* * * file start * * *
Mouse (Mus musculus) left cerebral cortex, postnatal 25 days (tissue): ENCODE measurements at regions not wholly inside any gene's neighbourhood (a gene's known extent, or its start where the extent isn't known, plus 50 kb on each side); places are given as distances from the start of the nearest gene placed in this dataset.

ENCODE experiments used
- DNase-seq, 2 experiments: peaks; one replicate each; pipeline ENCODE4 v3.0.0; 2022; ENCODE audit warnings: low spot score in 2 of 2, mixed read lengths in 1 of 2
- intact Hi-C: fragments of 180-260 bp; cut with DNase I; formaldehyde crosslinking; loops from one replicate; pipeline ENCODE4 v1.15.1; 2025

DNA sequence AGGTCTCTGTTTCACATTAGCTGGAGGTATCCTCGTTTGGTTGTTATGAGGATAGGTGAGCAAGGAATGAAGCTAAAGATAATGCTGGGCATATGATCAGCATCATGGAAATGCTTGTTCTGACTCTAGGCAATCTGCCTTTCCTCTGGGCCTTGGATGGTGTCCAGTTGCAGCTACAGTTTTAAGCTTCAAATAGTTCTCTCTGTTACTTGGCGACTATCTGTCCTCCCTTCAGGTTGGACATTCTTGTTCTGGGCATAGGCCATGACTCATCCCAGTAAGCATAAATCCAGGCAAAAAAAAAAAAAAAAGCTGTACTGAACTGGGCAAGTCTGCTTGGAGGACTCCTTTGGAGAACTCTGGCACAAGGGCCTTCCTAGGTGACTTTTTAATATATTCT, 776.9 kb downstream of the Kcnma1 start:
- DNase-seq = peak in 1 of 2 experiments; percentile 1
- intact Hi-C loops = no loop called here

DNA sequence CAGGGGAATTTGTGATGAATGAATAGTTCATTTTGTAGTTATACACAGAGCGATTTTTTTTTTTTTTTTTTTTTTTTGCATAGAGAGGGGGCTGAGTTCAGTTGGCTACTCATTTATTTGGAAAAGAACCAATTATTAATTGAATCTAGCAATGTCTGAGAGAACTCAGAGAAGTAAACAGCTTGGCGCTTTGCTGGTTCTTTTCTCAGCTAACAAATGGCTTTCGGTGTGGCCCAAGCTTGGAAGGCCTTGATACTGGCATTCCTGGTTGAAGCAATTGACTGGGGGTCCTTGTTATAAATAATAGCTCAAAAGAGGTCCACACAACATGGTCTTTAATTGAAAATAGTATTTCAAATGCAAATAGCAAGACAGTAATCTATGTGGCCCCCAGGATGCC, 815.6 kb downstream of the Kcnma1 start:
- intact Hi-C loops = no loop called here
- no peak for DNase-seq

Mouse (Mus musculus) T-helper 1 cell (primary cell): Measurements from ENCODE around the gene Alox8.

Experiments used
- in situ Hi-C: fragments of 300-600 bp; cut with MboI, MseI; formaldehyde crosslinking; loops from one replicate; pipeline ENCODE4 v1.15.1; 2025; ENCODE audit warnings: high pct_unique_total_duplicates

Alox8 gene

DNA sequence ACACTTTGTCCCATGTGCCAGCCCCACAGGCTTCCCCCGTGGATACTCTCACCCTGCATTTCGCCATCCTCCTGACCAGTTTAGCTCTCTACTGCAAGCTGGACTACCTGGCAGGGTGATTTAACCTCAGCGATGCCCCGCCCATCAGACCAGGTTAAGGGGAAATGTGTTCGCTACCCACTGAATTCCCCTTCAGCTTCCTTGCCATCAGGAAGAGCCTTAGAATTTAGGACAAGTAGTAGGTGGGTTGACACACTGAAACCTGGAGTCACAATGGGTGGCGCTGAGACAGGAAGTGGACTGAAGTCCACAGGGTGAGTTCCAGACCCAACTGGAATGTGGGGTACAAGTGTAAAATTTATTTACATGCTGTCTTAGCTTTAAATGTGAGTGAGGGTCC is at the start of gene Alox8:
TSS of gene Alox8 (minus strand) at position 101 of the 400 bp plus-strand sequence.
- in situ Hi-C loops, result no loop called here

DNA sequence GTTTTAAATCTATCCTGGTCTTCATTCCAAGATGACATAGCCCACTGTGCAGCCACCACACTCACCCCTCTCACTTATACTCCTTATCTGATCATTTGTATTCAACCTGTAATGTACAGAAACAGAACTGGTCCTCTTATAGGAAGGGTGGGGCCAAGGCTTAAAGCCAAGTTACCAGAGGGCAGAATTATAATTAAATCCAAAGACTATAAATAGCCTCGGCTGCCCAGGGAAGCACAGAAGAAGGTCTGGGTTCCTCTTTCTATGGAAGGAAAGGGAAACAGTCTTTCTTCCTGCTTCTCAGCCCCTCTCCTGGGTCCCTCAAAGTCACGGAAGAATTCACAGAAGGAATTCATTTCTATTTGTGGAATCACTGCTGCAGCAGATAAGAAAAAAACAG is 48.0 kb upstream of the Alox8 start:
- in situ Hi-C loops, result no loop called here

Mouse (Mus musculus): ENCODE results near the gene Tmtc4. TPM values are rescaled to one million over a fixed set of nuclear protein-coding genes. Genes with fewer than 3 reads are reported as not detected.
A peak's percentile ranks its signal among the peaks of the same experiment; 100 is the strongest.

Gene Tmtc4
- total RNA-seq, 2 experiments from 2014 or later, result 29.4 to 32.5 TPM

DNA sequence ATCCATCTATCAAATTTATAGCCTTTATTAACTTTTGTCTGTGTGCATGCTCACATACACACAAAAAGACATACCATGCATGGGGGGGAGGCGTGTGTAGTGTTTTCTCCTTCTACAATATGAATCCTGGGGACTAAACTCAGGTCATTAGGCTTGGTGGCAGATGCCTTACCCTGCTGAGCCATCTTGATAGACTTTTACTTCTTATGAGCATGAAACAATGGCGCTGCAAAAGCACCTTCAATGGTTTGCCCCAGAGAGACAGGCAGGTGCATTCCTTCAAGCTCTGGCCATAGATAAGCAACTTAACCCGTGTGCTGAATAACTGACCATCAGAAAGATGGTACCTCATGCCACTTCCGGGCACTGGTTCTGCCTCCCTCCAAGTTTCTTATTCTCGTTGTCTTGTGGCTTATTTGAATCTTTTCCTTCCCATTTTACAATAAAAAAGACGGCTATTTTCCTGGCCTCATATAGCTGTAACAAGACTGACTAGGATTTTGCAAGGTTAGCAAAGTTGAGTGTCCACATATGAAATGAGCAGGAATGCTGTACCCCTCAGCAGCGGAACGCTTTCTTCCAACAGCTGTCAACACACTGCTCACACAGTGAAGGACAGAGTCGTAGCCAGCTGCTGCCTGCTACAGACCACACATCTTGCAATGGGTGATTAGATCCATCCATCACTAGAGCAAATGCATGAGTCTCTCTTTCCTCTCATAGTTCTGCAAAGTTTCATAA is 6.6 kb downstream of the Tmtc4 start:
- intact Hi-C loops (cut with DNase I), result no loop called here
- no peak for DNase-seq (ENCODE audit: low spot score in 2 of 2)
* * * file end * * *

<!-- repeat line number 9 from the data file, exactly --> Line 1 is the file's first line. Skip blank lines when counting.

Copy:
- intact Hi-C loops = no loop called here